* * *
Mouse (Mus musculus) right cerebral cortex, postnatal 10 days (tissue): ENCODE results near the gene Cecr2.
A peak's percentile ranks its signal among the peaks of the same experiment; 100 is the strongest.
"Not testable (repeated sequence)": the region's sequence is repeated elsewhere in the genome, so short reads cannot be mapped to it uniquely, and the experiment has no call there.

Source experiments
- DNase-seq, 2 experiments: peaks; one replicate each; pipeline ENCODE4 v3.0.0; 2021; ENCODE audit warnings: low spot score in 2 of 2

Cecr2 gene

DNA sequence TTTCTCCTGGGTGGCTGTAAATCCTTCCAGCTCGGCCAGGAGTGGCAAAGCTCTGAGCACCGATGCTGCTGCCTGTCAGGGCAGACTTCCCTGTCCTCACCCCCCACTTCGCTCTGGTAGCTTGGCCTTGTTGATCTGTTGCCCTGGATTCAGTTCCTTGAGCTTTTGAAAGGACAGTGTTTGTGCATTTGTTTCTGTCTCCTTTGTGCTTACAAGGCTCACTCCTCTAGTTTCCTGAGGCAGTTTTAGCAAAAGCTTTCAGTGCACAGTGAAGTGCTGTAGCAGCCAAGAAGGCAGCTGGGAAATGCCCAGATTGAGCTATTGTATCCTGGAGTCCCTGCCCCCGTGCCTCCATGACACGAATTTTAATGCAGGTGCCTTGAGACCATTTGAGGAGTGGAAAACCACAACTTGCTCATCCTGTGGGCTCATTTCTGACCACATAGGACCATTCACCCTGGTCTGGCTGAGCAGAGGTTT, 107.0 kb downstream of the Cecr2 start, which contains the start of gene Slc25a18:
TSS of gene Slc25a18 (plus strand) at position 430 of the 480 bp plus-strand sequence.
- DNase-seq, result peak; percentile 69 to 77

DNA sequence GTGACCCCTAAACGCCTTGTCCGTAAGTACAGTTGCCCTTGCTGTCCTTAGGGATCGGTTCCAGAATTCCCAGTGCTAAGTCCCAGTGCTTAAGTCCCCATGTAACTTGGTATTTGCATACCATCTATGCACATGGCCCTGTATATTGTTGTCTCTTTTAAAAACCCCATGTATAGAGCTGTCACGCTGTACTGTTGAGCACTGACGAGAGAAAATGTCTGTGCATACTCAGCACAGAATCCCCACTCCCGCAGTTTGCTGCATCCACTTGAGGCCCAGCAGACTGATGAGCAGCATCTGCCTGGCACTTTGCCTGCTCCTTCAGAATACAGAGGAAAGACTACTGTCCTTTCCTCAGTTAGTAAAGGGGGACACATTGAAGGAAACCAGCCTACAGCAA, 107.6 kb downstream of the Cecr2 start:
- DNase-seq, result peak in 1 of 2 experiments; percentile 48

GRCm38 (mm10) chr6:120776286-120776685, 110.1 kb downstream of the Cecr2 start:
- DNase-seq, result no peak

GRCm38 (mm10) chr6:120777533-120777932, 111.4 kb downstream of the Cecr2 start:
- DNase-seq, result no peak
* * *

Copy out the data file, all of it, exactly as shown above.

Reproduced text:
Mouse (Mus musculus) right cerebral cortex, postnatal 10 days (tissue): ENCODE results near the gene Cecr2.
A peak's percentile ranks its signal among the peaks of the same experiment; 100 is the strongest.
"Not testable (repeated sequence)": the region's sequence is repeated elsewhere in the genome, so short reads cannot be mapped to it uniquely, and the experiment has no call there.

Source experiments
- DNase-seq, 2 experiments: peaks; one replicate each; pipeline ENCODE4 v3.0.0; 2021; ENCODE audit warnings: low spot score in 2 of 2

Cecr2 gene

DNA sequence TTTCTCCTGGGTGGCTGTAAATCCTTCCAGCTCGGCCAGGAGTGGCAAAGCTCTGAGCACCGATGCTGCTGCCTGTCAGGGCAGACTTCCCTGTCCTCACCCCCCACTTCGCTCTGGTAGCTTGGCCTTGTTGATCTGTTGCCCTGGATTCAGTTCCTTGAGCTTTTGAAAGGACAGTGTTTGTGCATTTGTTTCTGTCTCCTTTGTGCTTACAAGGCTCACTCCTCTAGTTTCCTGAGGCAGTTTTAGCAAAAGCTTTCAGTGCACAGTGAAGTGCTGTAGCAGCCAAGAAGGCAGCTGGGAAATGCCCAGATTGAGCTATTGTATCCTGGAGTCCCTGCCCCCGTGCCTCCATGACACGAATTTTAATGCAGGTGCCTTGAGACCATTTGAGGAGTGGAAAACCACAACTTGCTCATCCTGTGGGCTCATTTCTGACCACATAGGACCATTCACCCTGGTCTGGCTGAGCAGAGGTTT, 107.0 kb downstream of the Cecr2 start, which contains the start of gene Slc25a18:
TSS of gene Slc25a18 (plus strand) at position 430 of the 480 bp plus-strand sequence.
- DNase-seq, result peak; percentile 69 to 77

DNA sequence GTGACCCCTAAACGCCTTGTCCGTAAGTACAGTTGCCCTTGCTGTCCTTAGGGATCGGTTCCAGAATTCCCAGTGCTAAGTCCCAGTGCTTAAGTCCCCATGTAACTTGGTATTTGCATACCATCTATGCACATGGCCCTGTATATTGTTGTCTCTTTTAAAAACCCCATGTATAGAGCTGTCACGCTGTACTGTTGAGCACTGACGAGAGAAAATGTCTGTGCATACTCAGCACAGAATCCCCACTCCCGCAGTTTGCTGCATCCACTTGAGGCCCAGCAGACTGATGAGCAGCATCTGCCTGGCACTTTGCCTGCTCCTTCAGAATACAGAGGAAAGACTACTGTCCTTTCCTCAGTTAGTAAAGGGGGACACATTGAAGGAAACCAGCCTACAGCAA, 107.6 kb downstream of the Cecr2 start:
- DNase-seq, result peak in 1 of 2 experiments; percentile 48

GRCm38 (mm10) chr6:120776286-120776685, 110.1 kb downstream of the Cecr2 start:
- DNase-seq, result no peak

GRCm38 (mm10) chr6:120777533-120777932, 111.4 kb downstream of the Cecr2 start:
- DNase-seq, result no peak